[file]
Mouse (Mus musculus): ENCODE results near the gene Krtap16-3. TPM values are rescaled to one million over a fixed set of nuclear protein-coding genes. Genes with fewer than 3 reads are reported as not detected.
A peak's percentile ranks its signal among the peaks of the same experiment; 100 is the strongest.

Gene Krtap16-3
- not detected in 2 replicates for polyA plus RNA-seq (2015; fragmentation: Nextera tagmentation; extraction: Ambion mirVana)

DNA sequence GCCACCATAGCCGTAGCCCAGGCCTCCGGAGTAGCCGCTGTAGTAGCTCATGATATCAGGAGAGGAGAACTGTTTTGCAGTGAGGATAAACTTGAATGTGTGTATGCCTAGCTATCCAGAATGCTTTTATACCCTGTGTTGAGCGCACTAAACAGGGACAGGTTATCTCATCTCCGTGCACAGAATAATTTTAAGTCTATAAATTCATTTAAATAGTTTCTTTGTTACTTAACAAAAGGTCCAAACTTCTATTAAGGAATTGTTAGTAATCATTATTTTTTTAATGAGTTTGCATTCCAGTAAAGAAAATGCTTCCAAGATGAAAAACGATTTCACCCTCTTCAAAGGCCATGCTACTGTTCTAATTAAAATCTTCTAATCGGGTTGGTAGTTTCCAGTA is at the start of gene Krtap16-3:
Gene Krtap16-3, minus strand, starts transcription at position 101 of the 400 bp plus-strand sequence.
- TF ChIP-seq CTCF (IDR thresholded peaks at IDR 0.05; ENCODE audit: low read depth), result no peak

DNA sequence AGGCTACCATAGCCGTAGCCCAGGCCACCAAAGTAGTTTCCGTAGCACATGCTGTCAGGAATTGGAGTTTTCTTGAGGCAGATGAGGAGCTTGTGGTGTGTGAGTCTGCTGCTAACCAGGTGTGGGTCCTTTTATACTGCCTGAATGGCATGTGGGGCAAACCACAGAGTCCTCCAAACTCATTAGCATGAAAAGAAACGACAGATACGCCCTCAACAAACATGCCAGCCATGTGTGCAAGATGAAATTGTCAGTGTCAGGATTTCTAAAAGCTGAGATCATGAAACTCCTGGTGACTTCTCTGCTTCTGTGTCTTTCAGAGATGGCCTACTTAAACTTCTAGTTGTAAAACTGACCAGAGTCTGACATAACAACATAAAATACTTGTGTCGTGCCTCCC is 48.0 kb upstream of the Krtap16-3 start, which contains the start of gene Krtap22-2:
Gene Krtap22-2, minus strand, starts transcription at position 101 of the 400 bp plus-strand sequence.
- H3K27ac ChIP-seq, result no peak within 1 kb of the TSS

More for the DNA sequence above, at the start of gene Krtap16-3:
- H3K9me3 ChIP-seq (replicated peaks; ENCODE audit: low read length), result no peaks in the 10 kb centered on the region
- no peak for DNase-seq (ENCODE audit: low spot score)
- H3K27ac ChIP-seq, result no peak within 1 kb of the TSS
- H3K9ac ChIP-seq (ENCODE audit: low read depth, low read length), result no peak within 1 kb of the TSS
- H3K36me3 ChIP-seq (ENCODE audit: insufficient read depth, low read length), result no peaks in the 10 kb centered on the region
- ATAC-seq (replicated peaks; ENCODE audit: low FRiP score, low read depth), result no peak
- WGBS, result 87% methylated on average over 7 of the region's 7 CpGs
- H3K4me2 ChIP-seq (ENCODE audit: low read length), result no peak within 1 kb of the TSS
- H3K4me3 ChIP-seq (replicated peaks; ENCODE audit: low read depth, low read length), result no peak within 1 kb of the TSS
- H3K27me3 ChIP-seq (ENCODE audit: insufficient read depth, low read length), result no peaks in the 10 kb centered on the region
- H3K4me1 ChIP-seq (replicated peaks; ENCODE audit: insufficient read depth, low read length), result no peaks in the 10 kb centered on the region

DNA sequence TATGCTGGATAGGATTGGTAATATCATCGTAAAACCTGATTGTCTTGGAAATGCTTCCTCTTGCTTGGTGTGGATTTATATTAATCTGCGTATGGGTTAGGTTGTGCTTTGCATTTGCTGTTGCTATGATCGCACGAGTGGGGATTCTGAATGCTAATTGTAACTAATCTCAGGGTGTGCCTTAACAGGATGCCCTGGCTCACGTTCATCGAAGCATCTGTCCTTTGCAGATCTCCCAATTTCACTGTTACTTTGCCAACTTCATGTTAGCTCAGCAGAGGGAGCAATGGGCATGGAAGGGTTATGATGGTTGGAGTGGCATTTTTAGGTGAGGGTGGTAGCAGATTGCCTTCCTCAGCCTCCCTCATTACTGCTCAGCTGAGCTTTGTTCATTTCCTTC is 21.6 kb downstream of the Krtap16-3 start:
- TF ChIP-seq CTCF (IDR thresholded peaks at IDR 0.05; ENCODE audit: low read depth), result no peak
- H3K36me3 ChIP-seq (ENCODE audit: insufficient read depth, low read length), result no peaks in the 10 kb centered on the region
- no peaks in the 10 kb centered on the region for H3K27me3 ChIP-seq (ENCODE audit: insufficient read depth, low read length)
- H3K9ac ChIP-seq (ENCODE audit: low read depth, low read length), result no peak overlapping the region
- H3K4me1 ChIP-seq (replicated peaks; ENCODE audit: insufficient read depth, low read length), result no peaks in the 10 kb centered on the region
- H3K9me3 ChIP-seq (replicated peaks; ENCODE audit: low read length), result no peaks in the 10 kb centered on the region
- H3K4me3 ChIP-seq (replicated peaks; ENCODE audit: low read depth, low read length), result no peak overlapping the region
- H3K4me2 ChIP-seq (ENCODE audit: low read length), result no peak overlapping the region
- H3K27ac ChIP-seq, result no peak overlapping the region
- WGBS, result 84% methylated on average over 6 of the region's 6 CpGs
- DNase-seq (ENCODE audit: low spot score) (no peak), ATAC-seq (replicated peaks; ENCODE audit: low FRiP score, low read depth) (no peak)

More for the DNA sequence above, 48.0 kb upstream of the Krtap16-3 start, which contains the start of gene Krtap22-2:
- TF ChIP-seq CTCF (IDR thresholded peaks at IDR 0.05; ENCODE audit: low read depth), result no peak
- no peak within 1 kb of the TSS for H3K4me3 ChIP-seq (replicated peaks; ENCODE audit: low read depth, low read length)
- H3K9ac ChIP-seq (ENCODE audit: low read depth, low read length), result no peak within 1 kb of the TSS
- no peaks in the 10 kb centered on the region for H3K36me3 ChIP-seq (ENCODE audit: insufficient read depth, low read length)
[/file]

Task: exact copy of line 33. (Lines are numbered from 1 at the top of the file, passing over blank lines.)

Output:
- WGBS, result 84% methylated on average over 6 of the region's 6 CpGs